The Northern Pintail Survival Game
- Students will gain an understanding of waterfowl survivorship.
- Students will describe 3 events that affect a duck's survival.
Students draw from a deck of survival cards that determine the fate of a hen pintail and her brood. The ultimate goal is to reach the wintering grounds.
The following information provides additional details that will aid in the understanding of this activity. This is for the teacher's benefit, as well as the student's.
Background Information on Northern Pintail:
The northern pintail breeds primarily in the northern Great Plains. It is one of the earliest arrivals on the breeding grounds. Because they nest early, pintails need cover (dead grass/vegetation) from the previous year. A hen tends to nest in fairly dry areas, often a mile from water.
The nests are not well concealed. Once incubation begins, the male leaves. The hen incubates the eggs from 21-26 days alone. There can be anywhere from 6-10 eggs in a nest. They are cream in color.
The wintering grounds for the pintail include: primarily southern North America and Central America, N. Africa, Persian Gulf, India, S.E. Asia, S. China Taiwan, Hawaiian Islands, Panama and the West Indies.
survivorship: the chances or odds of survival.
migration: the movement of animals between north and south regions of the world during certain times of the year.
wintering grounds: warm regions of the world where migratory birds feed and rest.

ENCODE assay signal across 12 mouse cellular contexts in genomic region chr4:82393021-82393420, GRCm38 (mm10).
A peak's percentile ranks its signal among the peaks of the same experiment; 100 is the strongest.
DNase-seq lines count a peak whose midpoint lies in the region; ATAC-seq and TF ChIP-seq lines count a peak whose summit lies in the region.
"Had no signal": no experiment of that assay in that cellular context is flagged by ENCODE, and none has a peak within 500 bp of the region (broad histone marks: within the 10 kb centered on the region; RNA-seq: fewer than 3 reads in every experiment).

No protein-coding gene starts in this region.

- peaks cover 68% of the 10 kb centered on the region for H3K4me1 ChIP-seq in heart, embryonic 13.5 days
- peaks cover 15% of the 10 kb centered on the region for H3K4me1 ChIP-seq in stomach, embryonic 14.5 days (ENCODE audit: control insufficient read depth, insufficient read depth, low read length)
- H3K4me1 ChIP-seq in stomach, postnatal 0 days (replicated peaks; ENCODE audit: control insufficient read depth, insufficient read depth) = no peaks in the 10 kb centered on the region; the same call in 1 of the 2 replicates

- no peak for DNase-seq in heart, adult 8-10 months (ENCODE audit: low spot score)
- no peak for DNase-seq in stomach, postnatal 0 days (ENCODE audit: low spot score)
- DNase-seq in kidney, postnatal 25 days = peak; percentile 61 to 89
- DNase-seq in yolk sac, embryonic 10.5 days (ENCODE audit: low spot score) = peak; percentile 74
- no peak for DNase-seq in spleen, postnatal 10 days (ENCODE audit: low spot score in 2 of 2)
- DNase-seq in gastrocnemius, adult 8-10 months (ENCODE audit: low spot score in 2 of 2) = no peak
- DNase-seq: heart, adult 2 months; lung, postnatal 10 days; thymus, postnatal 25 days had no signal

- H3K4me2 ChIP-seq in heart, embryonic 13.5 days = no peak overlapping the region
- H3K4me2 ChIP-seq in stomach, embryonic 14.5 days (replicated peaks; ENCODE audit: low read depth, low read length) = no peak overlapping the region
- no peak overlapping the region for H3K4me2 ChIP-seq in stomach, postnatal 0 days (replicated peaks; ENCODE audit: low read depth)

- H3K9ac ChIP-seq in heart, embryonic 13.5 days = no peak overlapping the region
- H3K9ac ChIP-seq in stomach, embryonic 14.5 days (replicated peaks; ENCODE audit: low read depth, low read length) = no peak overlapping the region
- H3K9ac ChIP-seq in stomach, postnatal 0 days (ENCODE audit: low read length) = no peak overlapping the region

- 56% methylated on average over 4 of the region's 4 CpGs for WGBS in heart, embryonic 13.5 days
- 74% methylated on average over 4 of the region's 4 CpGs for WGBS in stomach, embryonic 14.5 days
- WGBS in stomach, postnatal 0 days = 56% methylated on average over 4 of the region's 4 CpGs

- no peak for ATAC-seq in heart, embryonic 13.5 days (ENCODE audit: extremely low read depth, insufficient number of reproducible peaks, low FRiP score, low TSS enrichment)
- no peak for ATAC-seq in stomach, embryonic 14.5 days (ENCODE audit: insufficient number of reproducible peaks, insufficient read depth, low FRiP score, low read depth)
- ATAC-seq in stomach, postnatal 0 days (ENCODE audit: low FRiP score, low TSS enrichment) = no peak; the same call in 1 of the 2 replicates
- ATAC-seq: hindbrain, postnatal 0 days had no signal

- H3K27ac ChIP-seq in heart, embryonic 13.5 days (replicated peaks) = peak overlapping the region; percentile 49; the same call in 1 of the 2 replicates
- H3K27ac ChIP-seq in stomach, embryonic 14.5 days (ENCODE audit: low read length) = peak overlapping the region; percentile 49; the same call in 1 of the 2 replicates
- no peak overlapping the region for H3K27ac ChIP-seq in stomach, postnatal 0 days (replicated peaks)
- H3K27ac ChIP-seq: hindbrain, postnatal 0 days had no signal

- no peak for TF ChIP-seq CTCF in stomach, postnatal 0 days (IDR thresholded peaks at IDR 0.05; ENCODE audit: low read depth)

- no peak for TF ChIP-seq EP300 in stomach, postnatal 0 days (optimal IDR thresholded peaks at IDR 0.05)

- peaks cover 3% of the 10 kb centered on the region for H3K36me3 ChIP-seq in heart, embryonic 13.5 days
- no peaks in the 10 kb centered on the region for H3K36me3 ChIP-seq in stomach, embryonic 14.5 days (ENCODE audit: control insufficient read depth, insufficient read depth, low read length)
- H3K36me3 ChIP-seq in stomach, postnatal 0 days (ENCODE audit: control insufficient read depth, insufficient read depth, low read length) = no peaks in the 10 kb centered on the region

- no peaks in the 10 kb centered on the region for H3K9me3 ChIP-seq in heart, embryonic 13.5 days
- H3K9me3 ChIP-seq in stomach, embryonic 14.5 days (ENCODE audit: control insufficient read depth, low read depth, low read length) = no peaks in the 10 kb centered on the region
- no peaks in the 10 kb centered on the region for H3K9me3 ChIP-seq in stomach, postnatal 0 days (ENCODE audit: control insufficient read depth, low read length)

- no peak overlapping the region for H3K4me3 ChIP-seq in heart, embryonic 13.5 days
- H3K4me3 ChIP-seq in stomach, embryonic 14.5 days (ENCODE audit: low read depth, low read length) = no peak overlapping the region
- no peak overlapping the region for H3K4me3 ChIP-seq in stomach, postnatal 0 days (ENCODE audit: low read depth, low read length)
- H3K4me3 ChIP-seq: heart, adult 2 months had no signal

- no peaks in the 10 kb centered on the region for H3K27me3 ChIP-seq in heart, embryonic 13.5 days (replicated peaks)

duckling:a young duck that cannot fly yet.
fledging: a stage in a duck's life; the feathers necessary for flying are growing.
- North Dakota produces more ducks than the other lower 48 states.
- Many of the factors that determine pintail survival are the same for most species of ducks.
- As students play the game, they may conclude that the chances of survival are slim. As the environment changes and the interference of human beings increase, waterfowl survivorship decrease.
- Toy ducks (1 for each group) These toys can be purchased at discount stores. They may be advertised as bathtub toys or rubber duckies.
- Gameboard (1 for each group) See gameboard directions.
- Survival cards (3 different sets per group) See survival cards.
- 6-10 flat objects such as pennies, bingo chips, etc. These will represent the pintail ducklings.
- Wall map of North America
The directions on how to build the gameboard are left open-ended. This allows freedom for the individual teacher to design a gameboard that's appropriate for your grade level.
The gameboard, however, must include the following:
1) A starting point - the nest.
2) An ending point - the wintering grounds
3) Gameboard spaces - The survival cards described below suggest that there should be at least 23 spaces on the gameboard. Depending on how the cards are adapted, changed, substituted, or removed, the spaces may vary. This is up to the individual teacher.